For all of you wine enthusiasts out there, there’s just something about uncorking a bottle of red, pouring a glass and then taking that first sip.
A glass or three at mealtime is fine because wine, and especially red, is heart healthy -- right?
Not so fast, say experts: the topic is debatable. Though studies point toward potential health effects, red wine (sadly) can just as easily lead to negative ones as well.
But -- let’s start with the good news, first.
According to the Mayo Clinic, studies have linked consumption of red wine with the reduction of blood clots, prevention of artery damage and increase of high-density lipoprotein cholesterol (the good kind).
“For many, the benefit of libations such as wine is associated to heart disease and for good reason. Research has shown that moderate consumption of any alcoholic beverage, including beer, increases HDL cholesterol, lowers LDL cholesterol and reduces the risk of blood clotting by lowering fibrinogen and blood platelet aggregation,” explained Anu Kaur, MS, RD, RYT.
Red wine, in part, is associated with positive health benefits, because it’s jam-packed with phytochemicals, or plant-based compounds, that function as antioxidants to protect the body from damage by free radicals.
The two main types of antioxidants are flavonoids and nonflavonoids, and the latter are what have researchers buzzing.
In particular, a type of nonflavonoid, called resveratrol, comes from the skin of the grapes (especially purple and dark red grapes) and is associated with much of the heart healthy hype. Large amounts of resveratrol have been correlated with lowering overall risk for coronary heart disease as well.
Even though wine may have its benefits, it’s important to note that there are other more nutritionally dense foods that offer the same components when it comes down to the effects of resveratrol.
“You can easily get resveratrol from other non-alcoholic foods and beverages by adding foods like peanuts, grape juice, raspberries and mulberries to your diet,” said Kaur.
Now, folks, let’s get to the bad news: Consumption of wine is that of empty calories.
In this sense, people who drink a large amount of wine have a higher potential for weight gain.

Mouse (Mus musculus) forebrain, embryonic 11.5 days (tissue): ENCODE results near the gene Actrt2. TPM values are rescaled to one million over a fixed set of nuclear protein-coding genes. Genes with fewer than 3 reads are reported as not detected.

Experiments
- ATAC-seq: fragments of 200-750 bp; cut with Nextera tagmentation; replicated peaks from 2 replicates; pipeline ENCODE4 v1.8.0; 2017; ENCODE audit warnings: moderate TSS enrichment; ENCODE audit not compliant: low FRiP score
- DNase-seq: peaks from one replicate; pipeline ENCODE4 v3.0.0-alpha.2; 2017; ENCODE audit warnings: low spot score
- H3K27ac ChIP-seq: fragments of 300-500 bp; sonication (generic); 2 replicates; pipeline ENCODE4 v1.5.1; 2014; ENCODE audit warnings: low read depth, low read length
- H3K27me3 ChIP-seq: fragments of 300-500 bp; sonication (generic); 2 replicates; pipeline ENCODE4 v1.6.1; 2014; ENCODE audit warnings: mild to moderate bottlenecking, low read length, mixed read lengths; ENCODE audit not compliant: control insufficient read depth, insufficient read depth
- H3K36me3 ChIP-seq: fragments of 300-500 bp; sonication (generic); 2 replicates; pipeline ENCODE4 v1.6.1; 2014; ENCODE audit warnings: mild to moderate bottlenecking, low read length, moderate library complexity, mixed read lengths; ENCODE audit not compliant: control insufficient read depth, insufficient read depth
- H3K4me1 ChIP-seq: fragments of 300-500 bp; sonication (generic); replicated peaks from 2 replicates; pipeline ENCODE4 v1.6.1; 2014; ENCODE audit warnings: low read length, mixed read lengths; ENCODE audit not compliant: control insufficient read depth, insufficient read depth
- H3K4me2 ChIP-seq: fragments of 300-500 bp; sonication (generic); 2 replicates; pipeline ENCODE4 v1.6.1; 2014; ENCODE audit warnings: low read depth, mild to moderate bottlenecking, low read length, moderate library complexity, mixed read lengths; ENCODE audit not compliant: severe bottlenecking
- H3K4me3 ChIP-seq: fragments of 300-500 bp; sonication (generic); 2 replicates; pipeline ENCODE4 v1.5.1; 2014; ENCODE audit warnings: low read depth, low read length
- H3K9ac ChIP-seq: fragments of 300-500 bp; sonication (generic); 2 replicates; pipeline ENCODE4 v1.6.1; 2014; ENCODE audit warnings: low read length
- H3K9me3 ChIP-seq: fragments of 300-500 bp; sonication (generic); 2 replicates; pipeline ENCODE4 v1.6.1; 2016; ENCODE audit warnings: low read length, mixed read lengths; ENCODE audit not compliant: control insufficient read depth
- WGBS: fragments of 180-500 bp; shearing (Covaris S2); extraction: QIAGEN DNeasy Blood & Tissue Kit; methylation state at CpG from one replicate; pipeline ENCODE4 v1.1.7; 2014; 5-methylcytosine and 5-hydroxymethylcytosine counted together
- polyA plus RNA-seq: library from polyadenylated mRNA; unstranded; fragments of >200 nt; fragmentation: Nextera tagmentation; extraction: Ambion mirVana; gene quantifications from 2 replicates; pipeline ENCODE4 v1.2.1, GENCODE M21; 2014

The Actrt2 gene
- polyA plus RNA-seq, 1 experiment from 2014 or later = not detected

“A five-ounce serving of red table wine provides 125 calories and those calories come mainly from the alcohol, which touts seven calories per gram of alcohol and carbohydrates at four calories per gram of carbohydrate,” explained Kaur.
Though the American Heart Association doesn’t promote alcohol consumption, the organization advises that women should have one drink per day, whereas men should stick with around two.
Why? Research has shown that excessive drinking can lead to increased levels of triglycerides, high blood pressure, stroke as well as alcoholism. Studies have further indicated that alcohol intake can lead to higher rates of cancer.
Kaur recommends individuals consider their own personal set of risk factors when taking wine and general alcohol consumption into account.
“We are each individuals with a unique set of personal risk factors. Each of us needs to take into consideration family history, obesity and potential drug interactions, along with what works for each of us to improve our quality of life,” Kaur stated. “So consider your own personal risk factors and work with a health professional to grasp a better understanding of what would be best for you, given your family history and current lifestyle choices, to determine your alcohol intake.”
So, to you wine-os: keep your sipping in check if you’re helping Jeremiah drink his wine, because rumor is--he had a mighty fine wine.
For more information on Anu Kaur, visit http://www.anuhealthyyou.com/.
If you’re looking to partake in the heart healthy benefits of (moderate!) wine consumption, check out the following wine festivals, classes and tastings:
Capital Wine Festival (visit the website to purchase tickets)
Ponzi Vineyards, 7 p.m.
Palmaz Vineyards, 7 p.m.
Monday-Thursday, 5-7 p.m.
Friday, 6-8 p.m.
Saturday, 3-6 p.m.